I received the dreadful news in the middle of the night. News I knew I could expect. All the same, it smacked me in the face. Shock. My healthy though declining – as age tends to do for us – 84-year-old mother, passed away suddenly.
I’d called my mom at the same time on the same day every week for the last sixteen years I’d lived away from the iconic seaside village of La Conner, where she lovingly made her home to raise us kids. Because I’d also phone her whenever I received big news, my first inclination was to call her. “Hey Mom, you won’t believe what happened … you died.” It’s that kind of thing that chokes me up the most. “A toughie,” as my sister would put it.
Allow me to share a few things about my mom. She loved her tea, relished gliding walks through her picturesque town greeting friendly faces, and her favorite flowers were irises. She and my late father, Hal, cherished each other for the almost fifty years they enjoyed married life. They could be spotted holding hands like teenage sweethearts up through their golden years. Oh, how she missed him!
Although she was shy, she possessed great compassion and prayed like a fierce warrior. She had calluses on her knees from having spent so much time on them, interceding for others. Patient, kind, steadfast, humble, selfless, gentle, she was the kind of mother you’d want to wrap you up in her arms and sway. I will miss the gentle fragrance of her skin, and her lyrical voice humming her favorite hymn, “In the Garden.”
A woman of faith, she proved the real deal, composed of soft answers, sacrificial love, guiding wisdom, quietude, a true peacemaker. When I think of my mom, a scripture pops into my mind. And whenever I come across this same Bible verse, my mom is ever present. “Finally, brothers and sisters, whatever is true, whatever is noble, whatever is right, whatever is pure, whatever is lovely, whatever is admirable – if anything is excellent or praiseworthy – think about such things. Whatever you have learned or received or heard from me, or seen in me – put it into practice. And the God of peace will be with you.” Philippians 4:8-9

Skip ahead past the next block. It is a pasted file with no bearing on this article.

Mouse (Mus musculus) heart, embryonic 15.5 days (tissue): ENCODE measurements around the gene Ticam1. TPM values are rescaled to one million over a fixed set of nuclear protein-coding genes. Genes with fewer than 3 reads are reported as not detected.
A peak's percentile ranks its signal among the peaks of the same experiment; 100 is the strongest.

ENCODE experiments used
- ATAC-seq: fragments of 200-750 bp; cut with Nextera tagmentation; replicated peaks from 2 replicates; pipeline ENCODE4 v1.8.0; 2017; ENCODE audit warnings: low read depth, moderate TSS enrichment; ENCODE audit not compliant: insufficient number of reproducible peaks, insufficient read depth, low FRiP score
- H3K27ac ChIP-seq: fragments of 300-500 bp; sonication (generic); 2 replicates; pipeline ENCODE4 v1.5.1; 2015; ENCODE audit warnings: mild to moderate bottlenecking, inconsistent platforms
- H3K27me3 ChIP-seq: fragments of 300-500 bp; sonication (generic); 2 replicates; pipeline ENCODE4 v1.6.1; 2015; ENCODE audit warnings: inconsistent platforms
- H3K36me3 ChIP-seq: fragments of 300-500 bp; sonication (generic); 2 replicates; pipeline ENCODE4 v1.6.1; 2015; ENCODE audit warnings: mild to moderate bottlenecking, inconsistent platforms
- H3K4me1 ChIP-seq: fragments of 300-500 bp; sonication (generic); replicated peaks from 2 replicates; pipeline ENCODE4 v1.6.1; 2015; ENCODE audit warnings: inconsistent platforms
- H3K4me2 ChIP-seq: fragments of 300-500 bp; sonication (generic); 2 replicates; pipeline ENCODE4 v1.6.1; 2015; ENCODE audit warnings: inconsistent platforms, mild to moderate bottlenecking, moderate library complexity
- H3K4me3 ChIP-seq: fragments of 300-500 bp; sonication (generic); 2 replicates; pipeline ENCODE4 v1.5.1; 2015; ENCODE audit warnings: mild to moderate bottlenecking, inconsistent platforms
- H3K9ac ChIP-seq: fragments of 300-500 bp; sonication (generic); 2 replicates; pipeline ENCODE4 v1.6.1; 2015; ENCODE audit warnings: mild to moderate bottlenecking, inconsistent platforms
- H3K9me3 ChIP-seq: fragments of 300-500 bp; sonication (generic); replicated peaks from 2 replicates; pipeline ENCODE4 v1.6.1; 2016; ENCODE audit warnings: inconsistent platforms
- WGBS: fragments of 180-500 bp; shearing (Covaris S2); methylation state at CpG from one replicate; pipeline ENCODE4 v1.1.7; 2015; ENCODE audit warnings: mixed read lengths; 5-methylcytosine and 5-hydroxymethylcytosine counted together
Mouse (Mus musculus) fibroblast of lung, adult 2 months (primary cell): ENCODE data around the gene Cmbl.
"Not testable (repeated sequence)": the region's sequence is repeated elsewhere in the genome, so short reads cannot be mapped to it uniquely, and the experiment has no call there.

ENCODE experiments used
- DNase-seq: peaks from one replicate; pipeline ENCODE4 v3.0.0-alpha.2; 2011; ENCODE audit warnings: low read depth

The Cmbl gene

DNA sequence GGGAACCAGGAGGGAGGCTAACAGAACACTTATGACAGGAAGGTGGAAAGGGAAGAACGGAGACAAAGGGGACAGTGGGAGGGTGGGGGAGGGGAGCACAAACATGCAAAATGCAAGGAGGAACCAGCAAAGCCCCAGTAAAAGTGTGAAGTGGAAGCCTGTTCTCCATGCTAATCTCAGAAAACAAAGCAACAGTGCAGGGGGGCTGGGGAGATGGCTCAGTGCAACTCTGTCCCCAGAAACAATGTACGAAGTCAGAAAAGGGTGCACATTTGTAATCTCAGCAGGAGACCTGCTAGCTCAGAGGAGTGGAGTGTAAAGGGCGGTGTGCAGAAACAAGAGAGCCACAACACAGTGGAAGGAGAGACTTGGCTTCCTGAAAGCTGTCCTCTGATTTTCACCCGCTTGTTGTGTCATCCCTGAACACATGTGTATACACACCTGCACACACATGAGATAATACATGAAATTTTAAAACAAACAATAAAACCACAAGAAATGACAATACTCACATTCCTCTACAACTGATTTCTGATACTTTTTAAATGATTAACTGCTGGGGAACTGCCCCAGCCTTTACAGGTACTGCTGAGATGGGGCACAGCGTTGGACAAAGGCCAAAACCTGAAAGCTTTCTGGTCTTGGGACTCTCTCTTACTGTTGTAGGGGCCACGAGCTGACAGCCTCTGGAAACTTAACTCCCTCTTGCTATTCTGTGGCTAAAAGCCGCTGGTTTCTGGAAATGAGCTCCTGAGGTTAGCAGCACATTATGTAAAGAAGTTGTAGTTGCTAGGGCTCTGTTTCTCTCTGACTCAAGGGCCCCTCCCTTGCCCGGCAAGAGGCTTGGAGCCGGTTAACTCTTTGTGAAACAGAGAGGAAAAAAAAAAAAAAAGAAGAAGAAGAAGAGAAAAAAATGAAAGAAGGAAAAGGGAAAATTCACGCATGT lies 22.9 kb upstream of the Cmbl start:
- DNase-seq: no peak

That is my mom’s legacy. She lived it daily, an example to all those who had the blessing of coming in contact with her. I find mercy in that she slipped away, peacefully, in her sleep on November 25. In the spirit of Thanksgiving, I am grateful – though we are all heartbroken, as we miss her so terribly!
Dainty and petite, for all of her four feet and eleven inches, Lois Grabke left some mighty big shoes to fill. She is survived by her daughters: Heidi Hayes, Arden Rundell and Tessa Stockton.
Grandchildren: Victoria Hayes, Miriam Rundell and Fletcher Stockton. Sister: Catherine Ruschak.
A coffee and cookie reception will be held at Lois’s home from 4 p.m. to 7p.m. Friday Dec 1. Anyone who knew Lois is more than welcome to stop by.
Written by Tessa Stockton